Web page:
Industrialist Ratan Tata gets into the cockpit of an F-18 fighter jet at the air show on Thursday. After a 45-minute flight, he described it as a great aircraft. (PTI)
Yelahanka, Feb. 10: The head of the Indian Air Force (IAF), Air Chief Marshal Pradeep Vasant Naik, today said the contract for an estimated $12 billion deal to buy 126 combat aircraft would be sealed in six months if corruption charges orchestrated by losing vendors did not delay the purchase.
The IAFs medium multi-role combat aircraft (MMRCA) programme is one of the largest military orders in the world. The air force completed the flight evaluation trials of the six competing aircraft and submitted its report to the defence ministry in July 2010.
The air chief said each of the six aircraft had been evaluated on more than 600 test points.
Naik said a price negotiation team to contract the aircraft from the shortlisted vendor would be formed in two months. The calendar for the selection of an aircraft that would power the IAF through the next 20 years at least was made in the presence of the competitors at Aero India 2011 here.
The (losing) competitors try to put a spoke in the wheel — and then the usual process of a transaction being vetted by the central vigilance commissioner (CVC) and others starts all over again and acquisitions get delayed, he said, commenting wryly on the main reason for tardy military procurement.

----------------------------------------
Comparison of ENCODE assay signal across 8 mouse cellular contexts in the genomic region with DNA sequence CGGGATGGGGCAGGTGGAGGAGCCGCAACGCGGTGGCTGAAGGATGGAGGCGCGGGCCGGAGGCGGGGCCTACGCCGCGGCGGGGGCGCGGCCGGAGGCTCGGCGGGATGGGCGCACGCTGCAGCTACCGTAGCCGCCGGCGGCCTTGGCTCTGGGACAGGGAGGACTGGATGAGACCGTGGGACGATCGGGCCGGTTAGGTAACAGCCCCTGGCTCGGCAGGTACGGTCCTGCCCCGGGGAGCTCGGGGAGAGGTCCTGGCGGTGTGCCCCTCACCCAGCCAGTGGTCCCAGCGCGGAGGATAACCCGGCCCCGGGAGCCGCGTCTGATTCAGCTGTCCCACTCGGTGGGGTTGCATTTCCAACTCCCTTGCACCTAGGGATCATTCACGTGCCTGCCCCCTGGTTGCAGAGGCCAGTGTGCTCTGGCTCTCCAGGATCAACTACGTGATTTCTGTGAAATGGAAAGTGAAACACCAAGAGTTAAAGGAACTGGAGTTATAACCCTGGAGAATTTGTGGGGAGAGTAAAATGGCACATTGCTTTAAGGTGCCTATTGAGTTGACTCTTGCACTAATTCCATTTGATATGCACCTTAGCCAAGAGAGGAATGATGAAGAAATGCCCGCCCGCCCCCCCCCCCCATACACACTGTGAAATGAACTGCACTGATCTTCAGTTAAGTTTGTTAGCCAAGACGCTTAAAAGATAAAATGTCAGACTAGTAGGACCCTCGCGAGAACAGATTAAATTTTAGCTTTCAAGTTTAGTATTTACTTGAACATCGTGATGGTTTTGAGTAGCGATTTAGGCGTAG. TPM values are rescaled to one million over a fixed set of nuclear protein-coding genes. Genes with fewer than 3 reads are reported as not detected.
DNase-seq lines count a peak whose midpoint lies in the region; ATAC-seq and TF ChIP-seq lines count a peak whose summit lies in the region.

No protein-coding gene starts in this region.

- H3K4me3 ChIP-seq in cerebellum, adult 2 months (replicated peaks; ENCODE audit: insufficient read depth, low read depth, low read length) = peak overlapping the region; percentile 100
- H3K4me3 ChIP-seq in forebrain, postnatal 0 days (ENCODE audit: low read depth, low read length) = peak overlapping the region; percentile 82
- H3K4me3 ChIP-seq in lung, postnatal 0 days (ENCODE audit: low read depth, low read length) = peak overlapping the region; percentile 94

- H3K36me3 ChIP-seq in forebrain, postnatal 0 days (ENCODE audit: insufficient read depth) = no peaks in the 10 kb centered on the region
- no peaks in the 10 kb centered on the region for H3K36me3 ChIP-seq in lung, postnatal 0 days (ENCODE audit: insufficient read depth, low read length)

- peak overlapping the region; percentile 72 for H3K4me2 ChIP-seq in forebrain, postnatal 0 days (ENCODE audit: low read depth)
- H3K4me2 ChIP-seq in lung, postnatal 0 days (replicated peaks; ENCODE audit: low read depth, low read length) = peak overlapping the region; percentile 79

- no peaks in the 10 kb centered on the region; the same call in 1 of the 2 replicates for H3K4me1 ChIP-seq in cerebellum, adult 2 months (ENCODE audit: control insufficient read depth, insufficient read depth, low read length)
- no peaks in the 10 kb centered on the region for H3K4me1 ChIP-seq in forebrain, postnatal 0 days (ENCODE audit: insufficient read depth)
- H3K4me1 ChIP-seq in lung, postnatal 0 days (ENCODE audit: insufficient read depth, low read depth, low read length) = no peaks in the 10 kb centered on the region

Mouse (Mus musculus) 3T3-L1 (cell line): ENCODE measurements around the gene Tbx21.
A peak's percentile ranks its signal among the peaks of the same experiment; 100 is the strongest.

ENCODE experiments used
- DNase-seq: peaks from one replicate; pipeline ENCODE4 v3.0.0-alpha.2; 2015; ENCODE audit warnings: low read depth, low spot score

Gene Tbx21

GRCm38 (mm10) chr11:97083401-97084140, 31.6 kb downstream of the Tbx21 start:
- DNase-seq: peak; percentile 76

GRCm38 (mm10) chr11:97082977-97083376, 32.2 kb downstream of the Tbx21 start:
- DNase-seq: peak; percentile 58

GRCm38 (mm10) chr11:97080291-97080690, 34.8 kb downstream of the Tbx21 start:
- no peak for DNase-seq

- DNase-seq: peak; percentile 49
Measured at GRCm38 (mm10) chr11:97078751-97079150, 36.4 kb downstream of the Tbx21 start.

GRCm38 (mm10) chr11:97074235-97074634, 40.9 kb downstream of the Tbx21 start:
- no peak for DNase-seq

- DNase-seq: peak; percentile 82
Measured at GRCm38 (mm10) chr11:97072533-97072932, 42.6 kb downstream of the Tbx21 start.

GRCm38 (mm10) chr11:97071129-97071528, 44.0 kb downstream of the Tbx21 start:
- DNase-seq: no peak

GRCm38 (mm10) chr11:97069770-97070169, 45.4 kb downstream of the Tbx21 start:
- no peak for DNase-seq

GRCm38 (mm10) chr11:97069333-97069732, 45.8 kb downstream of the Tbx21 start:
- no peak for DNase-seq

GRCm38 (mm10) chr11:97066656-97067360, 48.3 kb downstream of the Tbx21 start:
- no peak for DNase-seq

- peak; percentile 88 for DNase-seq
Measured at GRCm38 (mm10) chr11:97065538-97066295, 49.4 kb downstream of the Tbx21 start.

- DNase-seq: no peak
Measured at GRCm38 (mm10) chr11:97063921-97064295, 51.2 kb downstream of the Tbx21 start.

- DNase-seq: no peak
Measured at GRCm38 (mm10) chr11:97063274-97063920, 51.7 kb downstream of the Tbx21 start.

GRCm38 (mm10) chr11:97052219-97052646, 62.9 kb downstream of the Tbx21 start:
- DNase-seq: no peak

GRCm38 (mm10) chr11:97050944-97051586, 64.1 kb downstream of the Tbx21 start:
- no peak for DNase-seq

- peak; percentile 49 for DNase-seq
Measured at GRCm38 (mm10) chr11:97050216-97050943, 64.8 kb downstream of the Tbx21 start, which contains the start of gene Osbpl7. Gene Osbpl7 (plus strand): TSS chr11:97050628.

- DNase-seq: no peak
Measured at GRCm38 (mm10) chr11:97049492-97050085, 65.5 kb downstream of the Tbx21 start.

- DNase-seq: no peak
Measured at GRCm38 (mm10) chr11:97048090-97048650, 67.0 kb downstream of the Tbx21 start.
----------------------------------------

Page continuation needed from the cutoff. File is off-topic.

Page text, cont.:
If nothing of that sort happens, I expect a contract latest by September this year, he said.
In November, Naik had said it was likely the deal would be clinched by July.
In fact, I am thinking of patenting the process through which we have evaluated the aircraft, said Naik. But since we submitted the FET (flight evaluation trials) report (in July) there have been a number of queries from the defence ministry, he said.
On Wednesday, at the inaugural of Aero India, defence minister A.K. Antony had said: I assure that there will not be any political interference on the MMRCA or any other procurement process. The selection will be made only on the basis of our requirements — the pricing, the policy and the report of the trials.
But military industry majors have been suspicious of huge contracts being clinched as smoothly as the leaders of air forces and governments promise.
Beginning with Bofors in the Rajiv Gandhi era, all big-ticket Indian military procurements have been bogged down, rightly or wrongly, by charges of corruption. This edition of Aero India began with the Swedish deputy minister for defence proclaiming that there will be no more Bofors.
All the aircraft in competition for the MMRCA, barring the Russian MiG 35, are giving flying demonstrations at this show. They are the US F-16IN Super Viper from Lockheed Martin and the F/A-18 Super Hornet from Boeing, the Gripen from Saab of Sweden, the Rafale from Dassault Aviation of France and the Eurofighter Typhoon by a consortium of European companies from the UK, Germany, Italy and Spain.
Each of the vendors is also demonstrating the weapons that can be mounted on the aircraft. Among them are MBDAs Storm Shadow cruise missile, used for the first time by the UK Royal Air Force in the bombardment of Baghdad in the 2003 invasion of Iraq, and Raytheons AGM-154 Joint Standoff Weapon (JSOW C), more than 400 of which have been used by the US in its wars in Iraq and Afghanistan.